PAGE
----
Court decision a boost for California’s budget
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A Thursday decision by a federal appeals court could be worth $659 million a year for California’s budget.
The court’s ruling allows the state to move forward with a cut to Medi-Cal reimbursement rates, meaning doctors and other healthcare providers will be paid less for providing services to poor Californians who use the program.
Gov. Jerry Brown tried to make the cut in June 2011, but lawsuits and negotiations with the federal government had placed it on hold until now. Healthcare providers who sued to block the cuts say they’ll appeal Thursday’s decision.
Still, administration officials are preparing to save $659 million annually. The administration’s budget projections always expected that the state would win the case eventually, but the victory came sooner than expected, said H.D. Palmer, a spokesman for Brown’s Department of Finance.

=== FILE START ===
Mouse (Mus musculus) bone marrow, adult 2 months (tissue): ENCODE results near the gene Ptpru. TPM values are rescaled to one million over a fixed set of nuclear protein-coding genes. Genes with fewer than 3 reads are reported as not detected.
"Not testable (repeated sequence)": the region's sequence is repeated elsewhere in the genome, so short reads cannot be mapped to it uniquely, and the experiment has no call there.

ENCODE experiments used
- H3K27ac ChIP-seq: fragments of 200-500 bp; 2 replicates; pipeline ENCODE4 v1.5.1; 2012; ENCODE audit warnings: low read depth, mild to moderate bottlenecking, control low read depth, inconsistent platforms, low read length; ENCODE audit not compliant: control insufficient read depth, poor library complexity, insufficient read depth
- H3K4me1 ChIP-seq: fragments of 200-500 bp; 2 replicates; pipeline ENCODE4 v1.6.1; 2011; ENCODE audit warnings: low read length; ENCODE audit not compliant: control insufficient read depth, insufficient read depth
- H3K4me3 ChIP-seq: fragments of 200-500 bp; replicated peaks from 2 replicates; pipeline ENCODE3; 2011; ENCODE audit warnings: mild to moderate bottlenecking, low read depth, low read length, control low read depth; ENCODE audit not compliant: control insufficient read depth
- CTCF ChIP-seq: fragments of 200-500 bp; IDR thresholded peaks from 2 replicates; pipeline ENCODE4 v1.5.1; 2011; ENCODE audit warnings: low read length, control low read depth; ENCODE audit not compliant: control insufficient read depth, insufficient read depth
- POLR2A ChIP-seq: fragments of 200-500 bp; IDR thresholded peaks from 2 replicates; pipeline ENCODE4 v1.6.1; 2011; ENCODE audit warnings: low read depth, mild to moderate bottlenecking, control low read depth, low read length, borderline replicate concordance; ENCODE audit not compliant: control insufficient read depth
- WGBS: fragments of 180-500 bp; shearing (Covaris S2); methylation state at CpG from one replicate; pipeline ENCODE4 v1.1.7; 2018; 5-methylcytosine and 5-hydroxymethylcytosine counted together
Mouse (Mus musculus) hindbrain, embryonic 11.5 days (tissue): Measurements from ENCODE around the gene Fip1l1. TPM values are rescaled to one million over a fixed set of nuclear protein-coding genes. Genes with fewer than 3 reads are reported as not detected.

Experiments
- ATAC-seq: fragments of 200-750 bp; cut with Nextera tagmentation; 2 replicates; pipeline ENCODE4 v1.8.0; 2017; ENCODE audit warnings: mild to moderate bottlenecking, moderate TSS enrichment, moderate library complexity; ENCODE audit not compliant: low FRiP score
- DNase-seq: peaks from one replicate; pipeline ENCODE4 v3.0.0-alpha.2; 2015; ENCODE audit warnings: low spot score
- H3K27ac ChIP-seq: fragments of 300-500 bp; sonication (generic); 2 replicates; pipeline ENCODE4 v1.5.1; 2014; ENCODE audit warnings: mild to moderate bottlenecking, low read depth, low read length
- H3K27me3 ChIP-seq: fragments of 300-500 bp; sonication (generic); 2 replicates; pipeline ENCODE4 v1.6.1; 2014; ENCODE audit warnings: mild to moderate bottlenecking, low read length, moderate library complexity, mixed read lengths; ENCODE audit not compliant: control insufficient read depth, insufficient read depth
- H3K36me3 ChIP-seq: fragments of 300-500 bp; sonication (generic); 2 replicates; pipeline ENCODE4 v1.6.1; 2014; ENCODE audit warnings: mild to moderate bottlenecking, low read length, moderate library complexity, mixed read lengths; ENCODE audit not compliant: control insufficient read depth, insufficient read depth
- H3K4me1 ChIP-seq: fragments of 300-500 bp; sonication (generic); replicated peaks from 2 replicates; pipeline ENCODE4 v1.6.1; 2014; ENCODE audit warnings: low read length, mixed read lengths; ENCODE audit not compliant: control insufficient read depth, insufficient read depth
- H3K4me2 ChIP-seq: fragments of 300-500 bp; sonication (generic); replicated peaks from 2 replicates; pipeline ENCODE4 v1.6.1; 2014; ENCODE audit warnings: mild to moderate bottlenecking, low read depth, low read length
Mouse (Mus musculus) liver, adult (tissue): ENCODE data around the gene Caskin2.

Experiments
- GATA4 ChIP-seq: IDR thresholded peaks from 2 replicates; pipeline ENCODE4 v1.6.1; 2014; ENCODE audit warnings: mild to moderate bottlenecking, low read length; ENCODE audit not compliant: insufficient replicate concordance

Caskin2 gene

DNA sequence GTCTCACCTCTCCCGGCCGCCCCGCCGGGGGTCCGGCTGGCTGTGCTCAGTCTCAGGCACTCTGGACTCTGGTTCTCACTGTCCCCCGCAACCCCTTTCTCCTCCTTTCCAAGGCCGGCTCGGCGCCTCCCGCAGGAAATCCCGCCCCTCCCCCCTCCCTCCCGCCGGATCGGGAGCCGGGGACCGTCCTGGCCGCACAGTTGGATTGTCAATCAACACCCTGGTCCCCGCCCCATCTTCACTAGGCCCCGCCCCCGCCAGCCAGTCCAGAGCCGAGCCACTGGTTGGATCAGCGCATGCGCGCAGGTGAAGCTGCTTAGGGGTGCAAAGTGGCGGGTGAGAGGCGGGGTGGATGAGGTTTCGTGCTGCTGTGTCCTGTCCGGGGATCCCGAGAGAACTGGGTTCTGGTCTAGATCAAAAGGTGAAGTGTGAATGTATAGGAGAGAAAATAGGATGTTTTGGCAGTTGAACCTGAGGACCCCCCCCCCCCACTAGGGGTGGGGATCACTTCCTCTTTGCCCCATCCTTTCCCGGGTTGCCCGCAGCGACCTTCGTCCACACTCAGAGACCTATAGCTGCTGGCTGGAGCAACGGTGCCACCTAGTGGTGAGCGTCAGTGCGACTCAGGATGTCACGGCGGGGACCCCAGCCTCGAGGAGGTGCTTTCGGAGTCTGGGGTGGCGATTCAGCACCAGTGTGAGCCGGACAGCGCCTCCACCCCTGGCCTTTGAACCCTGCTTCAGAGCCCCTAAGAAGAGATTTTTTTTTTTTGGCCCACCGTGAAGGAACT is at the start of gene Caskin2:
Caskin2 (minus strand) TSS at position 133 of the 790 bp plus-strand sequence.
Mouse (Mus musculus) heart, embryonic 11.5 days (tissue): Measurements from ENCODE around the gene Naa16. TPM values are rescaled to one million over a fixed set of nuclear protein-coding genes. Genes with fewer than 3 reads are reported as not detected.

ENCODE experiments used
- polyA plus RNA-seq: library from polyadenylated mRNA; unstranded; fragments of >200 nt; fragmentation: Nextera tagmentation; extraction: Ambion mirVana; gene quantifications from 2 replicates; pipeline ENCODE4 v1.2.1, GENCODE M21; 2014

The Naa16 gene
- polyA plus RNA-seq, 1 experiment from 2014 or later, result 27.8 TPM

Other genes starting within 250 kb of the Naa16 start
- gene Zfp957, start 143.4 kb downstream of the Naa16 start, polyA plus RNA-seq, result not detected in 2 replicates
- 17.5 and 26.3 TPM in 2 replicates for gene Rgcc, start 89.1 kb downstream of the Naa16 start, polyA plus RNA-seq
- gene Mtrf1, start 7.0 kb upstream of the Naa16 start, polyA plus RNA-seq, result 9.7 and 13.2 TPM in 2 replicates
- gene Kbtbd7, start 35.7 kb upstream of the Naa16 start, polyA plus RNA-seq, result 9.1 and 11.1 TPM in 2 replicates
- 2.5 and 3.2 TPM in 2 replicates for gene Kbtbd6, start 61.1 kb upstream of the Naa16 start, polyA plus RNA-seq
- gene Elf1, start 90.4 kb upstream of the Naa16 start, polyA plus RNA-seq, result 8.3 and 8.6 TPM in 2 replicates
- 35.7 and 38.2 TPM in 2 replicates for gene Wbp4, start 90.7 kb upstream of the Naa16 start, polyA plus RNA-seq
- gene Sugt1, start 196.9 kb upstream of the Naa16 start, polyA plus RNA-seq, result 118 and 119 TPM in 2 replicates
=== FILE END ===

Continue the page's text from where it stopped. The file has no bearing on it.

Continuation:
The court ruling is also retroactive, which allows the state to try recouping $245 million that was paid in the year and a half since the cut was supposed to start.
Palmer said the state would pursue the retroactive savings, but did not say how.
The full story, written with Maura Dolan, ran in Friday’s Los Angeles Times.
-- Chris Megerian in Sacramento
Protesters criticized Gov. Jerry Brown’s plan to cut Medi-Cal spending in January. Credit: Michael Robinson Chavez / Los Angeles Times